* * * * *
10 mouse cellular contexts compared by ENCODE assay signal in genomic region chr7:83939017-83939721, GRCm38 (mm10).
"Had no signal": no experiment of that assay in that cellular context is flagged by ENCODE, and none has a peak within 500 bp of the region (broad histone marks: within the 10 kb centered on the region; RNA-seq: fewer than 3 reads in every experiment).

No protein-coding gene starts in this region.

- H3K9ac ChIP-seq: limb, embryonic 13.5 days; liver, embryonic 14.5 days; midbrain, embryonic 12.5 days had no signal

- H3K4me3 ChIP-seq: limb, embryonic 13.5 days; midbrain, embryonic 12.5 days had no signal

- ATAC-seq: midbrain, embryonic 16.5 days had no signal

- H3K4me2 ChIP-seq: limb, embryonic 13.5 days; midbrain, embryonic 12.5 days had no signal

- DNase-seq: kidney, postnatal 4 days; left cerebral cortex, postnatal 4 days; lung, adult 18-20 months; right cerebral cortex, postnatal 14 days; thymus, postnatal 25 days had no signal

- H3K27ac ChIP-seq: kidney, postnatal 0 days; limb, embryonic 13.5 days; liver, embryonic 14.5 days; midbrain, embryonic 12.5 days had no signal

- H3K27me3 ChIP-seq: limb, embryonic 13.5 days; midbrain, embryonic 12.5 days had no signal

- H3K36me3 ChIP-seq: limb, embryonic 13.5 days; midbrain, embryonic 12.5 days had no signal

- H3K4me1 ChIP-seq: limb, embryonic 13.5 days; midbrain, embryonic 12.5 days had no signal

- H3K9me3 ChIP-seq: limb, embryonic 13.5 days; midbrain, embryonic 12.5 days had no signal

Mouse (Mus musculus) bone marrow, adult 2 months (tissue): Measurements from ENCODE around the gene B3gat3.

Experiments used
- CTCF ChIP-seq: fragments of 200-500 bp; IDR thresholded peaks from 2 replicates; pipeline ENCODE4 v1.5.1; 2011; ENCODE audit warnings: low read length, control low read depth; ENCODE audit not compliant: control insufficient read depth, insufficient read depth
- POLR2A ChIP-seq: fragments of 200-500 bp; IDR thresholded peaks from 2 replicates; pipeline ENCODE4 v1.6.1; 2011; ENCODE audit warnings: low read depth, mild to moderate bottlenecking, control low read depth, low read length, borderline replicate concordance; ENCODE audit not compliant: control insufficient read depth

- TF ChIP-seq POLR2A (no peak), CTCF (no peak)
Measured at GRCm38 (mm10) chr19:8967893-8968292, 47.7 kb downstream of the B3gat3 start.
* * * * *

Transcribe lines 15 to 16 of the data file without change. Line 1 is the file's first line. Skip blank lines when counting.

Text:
Experiments used
- CTCF ChIP-seq: fragments of 200-500 bp; IDR thresholded peaks from 2 replicates; pipeline ENCODE4 v1.5.1; 2011; ENCODE audit warnings: low read length, control low read depth; ENCODE audit not compliant: control insufficient read depth, insufficient read depth